Dadaepo Beach

Took the 1001 bus to Dadaepo beach. Read Death of a Salesman on my way there. At a little boat shack by the sea I rented a yellow kayak. I had wanted a sailboat but dinghy rentals were done for the season. I left the dock and paddled out to an area that was full of jumping fish. They were blue with white bellies and they shot out of the water haphazardly. They looked like little blue rockets, and they rose from the sea, imperfectly launched, slanting to one side, with their flight path quickly capping out. Their bodies static and their tails fanning air, descending and disappearing back in the water.

Above me low flying aircraft kept rumbling by as they approached Gimhae airport. From the mouth of the Nakdong a fleet of middleaged jetskiers came roaring my way. They closed in on me, jumping, breaking waves, playing out cowboy fantasies, chasing ghosts and imoogies east. Perhaps reenacting ancient sea battles. They passed me, looked at me, they likely craved encouragement– a thumbsup, a gogetthem. Then they disappeared behind the southernmost tip of Busan. Their wake rocked the yellow kayak and disturbed the sea around me. Once the water settled, the jumping fish resumed their exercises.

Approaching a City | Edward Hopper

On Edward Hopper by Mark Strand from The New York Review of Books | Article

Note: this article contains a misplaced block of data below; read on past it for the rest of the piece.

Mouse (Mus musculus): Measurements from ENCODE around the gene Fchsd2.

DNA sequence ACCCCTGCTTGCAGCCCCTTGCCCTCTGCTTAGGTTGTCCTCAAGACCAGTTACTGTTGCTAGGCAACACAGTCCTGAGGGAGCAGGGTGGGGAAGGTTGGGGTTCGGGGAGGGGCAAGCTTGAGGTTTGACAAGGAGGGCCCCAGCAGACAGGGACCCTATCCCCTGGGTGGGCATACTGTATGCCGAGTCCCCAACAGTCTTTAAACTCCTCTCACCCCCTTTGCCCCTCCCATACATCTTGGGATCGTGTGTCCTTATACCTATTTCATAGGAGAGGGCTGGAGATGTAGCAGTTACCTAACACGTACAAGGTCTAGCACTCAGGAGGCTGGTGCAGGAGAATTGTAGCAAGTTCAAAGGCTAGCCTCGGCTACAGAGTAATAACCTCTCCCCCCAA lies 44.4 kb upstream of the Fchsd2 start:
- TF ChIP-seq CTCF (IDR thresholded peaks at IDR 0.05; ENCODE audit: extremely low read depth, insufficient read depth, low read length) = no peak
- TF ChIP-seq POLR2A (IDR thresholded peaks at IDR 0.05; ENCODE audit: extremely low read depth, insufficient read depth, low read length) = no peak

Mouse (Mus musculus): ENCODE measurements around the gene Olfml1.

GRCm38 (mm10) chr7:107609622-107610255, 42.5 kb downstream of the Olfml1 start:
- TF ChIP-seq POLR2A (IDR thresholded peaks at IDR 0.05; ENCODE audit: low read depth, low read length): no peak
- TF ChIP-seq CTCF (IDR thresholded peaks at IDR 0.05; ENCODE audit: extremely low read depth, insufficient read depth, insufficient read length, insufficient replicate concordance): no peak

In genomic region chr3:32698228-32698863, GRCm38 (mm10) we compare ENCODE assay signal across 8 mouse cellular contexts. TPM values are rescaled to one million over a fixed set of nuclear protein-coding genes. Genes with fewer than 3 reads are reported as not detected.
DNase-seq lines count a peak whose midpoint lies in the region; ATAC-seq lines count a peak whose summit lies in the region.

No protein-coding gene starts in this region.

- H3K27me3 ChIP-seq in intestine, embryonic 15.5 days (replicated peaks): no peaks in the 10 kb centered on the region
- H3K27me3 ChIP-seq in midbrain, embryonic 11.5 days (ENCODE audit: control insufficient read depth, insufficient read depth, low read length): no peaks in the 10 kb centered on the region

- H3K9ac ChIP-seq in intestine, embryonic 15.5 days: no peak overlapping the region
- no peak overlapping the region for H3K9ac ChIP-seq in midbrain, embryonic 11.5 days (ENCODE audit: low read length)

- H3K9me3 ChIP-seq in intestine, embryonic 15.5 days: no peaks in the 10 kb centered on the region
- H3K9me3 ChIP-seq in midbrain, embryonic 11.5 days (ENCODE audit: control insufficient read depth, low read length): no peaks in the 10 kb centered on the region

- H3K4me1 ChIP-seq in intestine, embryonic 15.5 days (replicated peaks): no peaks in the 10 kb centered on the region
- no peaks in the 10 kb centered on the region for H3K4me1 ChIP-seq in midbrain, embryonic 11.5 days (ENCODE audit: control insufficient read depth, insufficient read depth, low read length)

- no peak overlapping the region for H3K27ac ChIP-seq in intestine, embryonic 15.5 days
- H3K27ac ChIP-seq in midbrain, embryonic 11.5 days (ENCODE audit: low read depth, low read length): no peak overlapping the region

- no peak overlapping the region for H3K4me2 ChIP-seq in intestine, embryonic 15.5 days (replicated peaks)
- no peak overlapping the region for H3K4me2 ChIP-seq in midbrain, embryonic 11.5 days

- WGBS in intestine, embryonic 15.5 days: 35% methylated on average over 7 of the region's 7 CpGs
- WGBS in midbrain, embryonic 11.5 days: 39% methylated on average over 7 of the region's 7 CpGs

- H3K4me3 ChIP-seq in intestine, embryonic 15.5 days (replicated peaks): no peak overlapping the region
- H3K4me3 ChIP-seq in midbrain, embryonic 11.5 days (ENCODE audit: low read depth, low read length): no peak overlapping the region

“something that is not there at the outset but reveals itself slowly, and then completely, having traveled an arduous route during which vision and image come together,”

“By the time the gas station appears on canvas in its final form it has ceased being just a gas station. It has become Hopperized. It possesses something it never had before Hopper saw it as a possible subject for his painting. And for the artist, the painting exists, in part, as a mode of encountering himself.”

“With the uncertainty under which the painter labors, extended periods of doubt, it is a wonder that he can ever be free of anxiety or finish a work. Even the prodigiously talented Picasso needed constant reassurance. ¶ One of the ways Hopper dealt with his lack of certainty was to make many preparatory drawings for each painting;”

“It was not that he needed to be sure how to paint a sugar dispenser of salt shaker as in Nighthawks (1942), but that they should become his. ¶ This absorption of the outer world into his inner world could only be accomplished through a protracted ritual of drawing and redrawing, slight adjustments here and there adding up to imaginative ownership and psychic freedom.”

“Again and again, words like “loneliness” or “alienation” are used to describe the emotional character of his paintings.”

“It was thrilling to suddenly go underground, travel in the dark, and be delivered to the masses of people milling about in the cavernous terminal.”

Read: Mark W. Turner essay comparing “the wall in Melville’s Bartleby the Scrivener and Hopper’s walls.

See:

New York Movie (1939) (at MoMa)

Nighthawks (1942) [at Art Institute of Chicago]

Approaching a City (1946) [Phillips Collection, Washington, D.C.]

Morning Sun (1952) [Columbus Museum of Art, Georgia]

eat-pray-love-DSC_0013

Eat Pray Love

Gilbert, Elizabeth. Eat, Pray, Love: One Woman’s Search for Everything Across Italy, India and Indonesia. New York, N.Y.; Penguin, 2007. Print. (First ed. 2006)

“When the Crusaders drove East for the holy wars, they witnessed worshipers praying with these japa malas, admired the technique, and brought the idea home to Europe as rosary.” p. 1